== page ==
FIG. 8 illustrates a polarization signal PS1 that is representative of polarization signal obtained during stage S102. During a stage S104 of flowchart 100, a measurement by IMD 10 of a polarization signal is obtained during a subsequent visit by the patient carrying IMD 10 to a hospital or clinic for a second dialysis treatment. Alternatively, the subsequent polarization signal may be sensed by leads 16, 18 at any time after IMD 10 has been implanted in the patient. The magnitude of the subsequent sensed polarization signal may then be stored as described above for later comparison to the first sensed polarization signal. Storage of the magnitude value may be performed automatically, for example by a computer algorithm and/or program capable of being stored in an electronic medium such as, by way of example only, RAM 68 or ROM 70 of IMD 10, where the contents of RAM 68 and ROM 70 may be accessed and consequently executed by microprocessor 64/microcomputer 58. Alternatively, a physician may manually cause storage of the magnitude value.

FIG. 8 illustrates a polarization signal PS2 and a polarization signal PS3 whereby each signal can serve as representation of the polarization signal obtained during stage S104.

During a stage S106 of flowchart 100, a deflection differential between the measured polarization signals is determined. For example, a deflection differential dv/dt1 is determined during stage S106 when polarization signal PS2 is the measured polarization during stage S104, and a deflection differential dv/dt2 is determined during stage S106 when polarization signal PS3 is the measured polarization during stage S104. During a stage S108 of flowchart 100, it is determined in the deflection differential determined during stage S106 is greater than a threshold level.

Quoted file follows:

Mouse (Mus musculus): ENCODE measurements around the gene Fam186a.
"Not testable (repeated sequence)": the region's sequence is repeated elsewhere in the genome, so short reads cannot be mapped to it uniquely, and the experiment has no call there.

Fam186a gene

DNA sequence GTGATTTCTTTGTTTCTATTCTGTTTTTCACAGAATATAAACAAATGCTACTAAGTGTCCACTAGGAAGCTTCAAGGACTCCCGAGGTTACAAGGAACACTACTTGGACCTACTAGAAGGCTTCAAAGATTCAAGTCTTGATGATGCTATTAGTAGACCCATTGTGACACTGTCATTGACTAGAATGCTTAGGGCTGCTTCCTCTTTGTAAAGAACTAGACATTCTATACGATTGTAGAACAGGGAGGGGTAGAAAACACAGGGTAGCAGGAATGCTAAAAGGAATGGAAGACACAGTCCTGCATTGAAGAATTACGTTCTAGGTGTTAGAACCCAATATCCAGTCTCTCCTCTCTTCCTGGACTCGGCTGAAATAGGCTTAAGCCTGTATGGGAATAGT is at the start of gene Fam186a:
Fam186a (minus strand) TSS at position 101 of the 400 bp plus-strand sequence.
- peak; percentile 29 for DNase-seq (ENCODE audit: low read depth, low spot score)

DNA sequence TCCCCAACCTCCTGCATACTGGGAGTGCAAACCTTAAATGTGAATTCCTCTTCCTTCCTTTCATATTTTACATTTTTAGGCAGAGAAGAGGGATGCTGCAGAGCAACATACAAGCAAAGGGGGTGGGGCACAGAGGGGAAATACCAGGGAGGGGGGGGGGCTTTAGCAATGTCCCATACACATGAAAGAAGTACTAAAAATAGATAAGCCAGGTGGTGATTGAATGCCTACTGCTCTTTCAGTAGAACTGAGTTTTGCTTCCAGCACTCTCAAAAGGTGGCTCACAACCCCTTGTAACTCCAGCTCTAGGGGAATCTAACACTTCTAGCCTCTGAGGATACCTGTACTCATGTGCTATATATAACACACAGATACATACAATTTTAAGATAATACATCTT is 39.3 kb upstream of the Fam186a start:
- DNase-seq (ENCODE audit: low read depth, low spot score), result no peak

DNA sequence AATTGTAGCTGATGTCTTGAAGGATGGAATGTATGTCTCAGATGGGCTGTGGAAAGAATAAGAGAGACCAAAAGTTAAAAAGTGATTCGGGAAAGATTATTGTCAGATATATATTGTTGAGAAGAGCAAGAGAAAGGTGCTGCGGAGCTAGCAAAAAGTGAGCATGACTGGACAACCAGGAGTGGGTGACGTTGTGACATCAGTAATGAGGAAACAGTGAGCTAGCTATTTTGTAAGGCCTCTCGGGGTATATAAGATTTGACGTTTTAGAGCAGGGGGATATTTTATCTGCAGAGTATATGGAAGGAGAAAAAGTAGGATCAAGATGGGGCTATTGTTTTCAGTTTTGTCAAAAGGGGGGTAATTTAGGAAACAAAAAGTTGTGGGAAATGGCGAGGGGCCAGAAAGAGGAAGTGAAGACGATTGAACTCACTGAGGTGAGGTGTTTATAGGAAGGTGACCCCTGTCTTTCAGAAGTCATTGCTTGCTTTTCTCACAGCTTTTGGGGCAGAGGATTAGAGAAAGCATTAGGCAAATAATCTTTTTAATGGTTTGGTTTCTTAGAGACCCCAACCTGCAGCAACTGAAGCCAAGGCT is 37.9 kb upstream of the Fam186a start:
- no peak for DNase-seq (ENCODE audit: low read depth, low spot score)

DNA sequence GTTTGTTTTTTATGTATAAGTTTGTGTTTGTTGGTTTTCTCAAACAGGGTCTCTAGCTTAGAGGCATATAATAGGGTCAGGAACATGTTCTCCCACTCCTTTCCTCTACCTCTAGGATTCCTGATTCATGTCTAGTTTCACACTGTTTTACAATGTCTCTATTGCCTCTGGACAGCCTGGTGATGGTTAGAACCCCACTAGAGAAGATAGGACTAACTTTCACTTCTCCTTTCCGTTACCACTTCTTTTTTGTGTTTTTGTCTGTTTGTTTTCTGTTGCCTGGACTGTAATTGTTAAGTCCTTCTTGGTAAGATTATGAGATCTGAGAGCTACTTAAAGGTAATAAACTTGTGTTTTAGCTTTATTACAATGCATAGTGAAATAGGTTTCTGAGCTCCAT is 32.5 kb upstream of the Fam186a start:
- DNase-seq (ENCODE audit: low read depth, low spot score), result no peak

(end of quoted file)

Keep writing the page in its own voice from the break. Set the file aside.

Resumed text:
In one embodiment of the invention, microprocessor 51 may be used to determine a deflection differential between various magnitudes measured over time. For example, microprocessor 51 may compare the magnitude value of the first sensed polarization signal to the magnitude value of the subsequent sensed polarization signal. The physician may invoke processing of the deflection differential manually or, alternatively, comparison of polarization signal magnitudes and deflection differential calculations may be automatically performed.